Sheriff’s Race Turns Friends Into Rivals Clegg, Thompson Leave Longtime Friendship Behind In Rough Race
They have been neighbors, co-workers, and, for 17 years, good friends.
But now, Pierce Clegg and Karl Thompson are rivals.
Each is vying to become the top law enforcement officer in Kootenai County.
It’s a race that pits current Sheriff Clegg against his former captain; a race that has cleaved the department into two camps.
Clegg is known for being a strong manager who brought professionalism and credibility to a department once riddled with scandal. Thompson presents himself as an innovator with the drive and fresh ideas to invigorate a lackluster department.
Although the campaign has remained more polite than past sheriff’s races, it has battered a long-standing friendship. Family camping trips and horse rides have been replaced by biting newspaper ads and dart-laced campaign brochures.
Thompson and his supporters criticize Clegg for being out of touch with his deputies and weak on juvenile crime. Clegg and his backers say Thompson is a poor manager with little knowledge of budgeting.
Still, many law enforcement insiders say both men are honest, hard-working and sincere.
“The voters are not going to lose no matter who wins this race,” said Barry Black, a deputy prosecutor. “What matters is the philosophy.”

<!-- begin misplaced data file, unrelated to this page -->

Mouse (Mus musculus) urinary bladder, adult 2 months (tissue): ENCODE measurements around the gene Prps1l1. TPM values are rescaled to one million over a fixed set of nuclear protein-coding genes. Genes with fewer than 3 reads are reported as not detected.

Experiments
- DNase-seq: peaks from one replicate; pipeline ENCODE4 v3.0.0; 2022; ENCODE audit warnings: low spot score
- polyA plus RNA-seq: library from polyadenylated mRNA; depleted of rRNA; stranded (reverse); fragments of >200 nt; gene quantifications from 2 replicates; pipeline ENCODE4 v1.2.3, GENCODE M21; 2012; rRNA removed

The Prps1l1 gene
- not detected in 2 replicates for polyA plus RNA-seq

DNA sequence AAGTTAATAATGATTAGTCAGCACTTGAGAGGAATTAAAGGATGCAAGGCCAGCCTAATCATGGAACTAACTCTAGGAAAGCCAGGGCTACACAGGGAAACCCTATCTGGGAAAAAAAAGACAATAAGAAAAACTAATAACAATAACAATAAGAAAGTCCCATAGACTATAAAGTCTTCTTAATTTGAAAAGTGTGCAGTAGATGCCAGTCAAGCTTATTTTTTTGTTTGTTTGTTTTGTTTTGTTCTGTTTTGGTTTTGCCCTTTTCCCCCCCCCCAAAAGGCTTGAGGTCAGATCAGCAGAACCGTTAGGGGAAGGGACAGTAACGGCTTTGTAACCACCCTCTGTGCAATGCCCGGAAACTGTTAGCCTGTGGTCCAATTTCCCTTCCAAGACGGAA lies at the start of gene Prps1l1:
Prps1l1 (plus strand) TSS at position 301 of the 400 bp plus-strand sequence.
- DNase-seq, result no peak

A barbed-wire fence and five acres separate Clegg’s Hayden Lake home from the log house Thompson built next door. The two families have been neighbors since 1979 when Thompson moved from Los Angeles to the pine-sheltered neighborhood.
Robin Thompson, Karl’s 22-year-old daughter, remembers playing with her brother and Clegg’s stepson Johnny. “We used to hang out all the time together when we were younger,” said the University of Idaho student.
She remembers Christmas caroling, taking horse-drawn carriage rides and camping trips to Lake Pend Oreille with the Cleggs.
Pierce Clegg, 43, spent seven years as a deputy, working his way up to sergeant. He said he left the department in 1981 after finding the then-sheriff passed out in a patrol car. He ranched and opened The Alpine County Store and R.V. Park.
Thompson, 49, also spent time as a deputy from 1979 to 1981 when he quit to do private arson and fraud investigating. He spent three years with the Idaho Department of Law Enforcement investigating terrorism, motorcycle gangs and drugs.
In 1984 Thompson helped Clegg run an unsuccessful bid for office against Sheriff Floyd Stalder. He helped his neighbor again in 1988 when Clegg finally unseated Stalder, who was embroiled in scandal. He had been accused of drinking on the job and carrying on an extramarital affair during work hours.
Long-time deputy John Wheelock, now retired, said Stalder’s management severely damaged the department’s credibility. Other police agencies “didn’t want to talk to you because of who you worked for.” But, “under Pierce’s administration we got 100 percent cooperation.”
Clegg often is credited with cleaning up the department, while implementing better deputy training and fairer hiring practices.
“He wants his deputies on the streets to be very professional,” Wheelock said. “He runs the office like a business.”